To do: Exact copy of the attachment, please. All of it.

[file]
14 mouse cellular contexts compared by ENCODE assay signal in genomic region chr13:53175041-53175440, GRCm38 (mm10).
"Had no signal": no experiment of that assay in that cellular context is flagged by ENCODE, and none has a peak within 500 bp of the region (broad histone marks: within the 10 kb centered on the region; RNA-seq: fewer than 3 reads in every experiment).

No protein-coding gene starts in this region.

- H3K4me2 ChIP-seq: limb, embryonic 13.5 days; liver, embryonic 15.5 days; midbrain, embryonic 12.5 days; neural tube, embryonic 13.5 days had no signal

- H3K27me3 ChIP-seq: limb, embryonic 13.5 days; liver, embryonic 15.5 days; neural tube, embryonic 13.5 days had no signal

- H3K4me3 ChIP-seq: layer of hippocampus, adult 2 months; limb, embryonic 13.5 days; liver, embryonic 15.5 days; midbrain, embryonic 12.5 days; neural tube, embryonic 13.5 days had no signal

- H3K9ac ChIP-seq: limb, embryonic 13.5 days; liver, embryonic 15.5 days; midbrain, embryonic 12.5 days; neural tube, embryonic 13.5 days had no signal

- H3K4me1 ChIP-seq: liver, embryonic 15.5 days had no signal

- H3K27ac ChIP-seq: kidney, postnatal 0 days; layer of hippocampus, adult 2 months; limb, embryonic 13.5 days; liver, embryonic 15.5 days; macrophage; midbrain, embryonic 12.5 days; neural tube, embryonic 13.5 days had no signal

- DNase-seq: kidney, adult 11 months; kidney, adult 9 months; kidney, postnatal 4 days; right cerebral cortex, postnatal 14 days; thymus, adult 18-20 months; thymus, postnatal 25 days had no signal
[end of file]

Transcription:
14 mouse cellular contexts compared by ENCODE assay signal in genomic region chr13:53175041-53175440, GRCm38 (mm10).
"Had no signal": no experiment of that assay in that cellular context is flagged by ENCODE, and none has a peak within 500 bp of the region (broad histone marks: within the 10 kb centered on the region; RNA-seq: fewer than 3 reads in every experiment).

No protein-coding gene starts in this region.

- H3K4me2 ChIP-seq: limb, embryonic 13.5 days; liver, embryonic 15.5 days; midbrain, embryonic 12.5 days; neural tube, embryonic 13.5 days had no signal

- H3K27me3 ChIP-seq: limb, embryonic 13.5 days; liver, embryonic 15.5 days; neural tube, embryonic 13.5 days had no signal

- H3K4me3 ChIP-seq: layer of hippocampus, adult 2 months; limb, embryonic 13.5 days; liver, embryonic 15.5 days; midbrain, embryonic 12.5 days; neural tube, embryonic 13.5 days had no signal

- H3K9ac ChIP-seq: limb, embryonic 13.5 days; liver, embryonic 15.5 days; midbrain, embryonic 12.5 days; neural tube, embryonic 13.5 days had no signal

- H3K4me1 ChIP-seq: liver, embryonic 15.5 days had no signal

- H3K27ac ChIP-seq: kidney, postnatal 0 days; layer of hippocampus, adult 2 months; limb, embryonic 13.5 days; liver, embryonic 15.5 days; macrophage; midbrain, embryonic 12.5 days; neural tube, embryonic 13.5 days had no signal

- DNase-seq: kidney, adult 11 months; kidney, adult 9 months; kidney, postnatal 4 days; right cerebral cortex, postnatal 14 days; thymus, adult 18-20 months; thymus, postnatal 25 days had no signal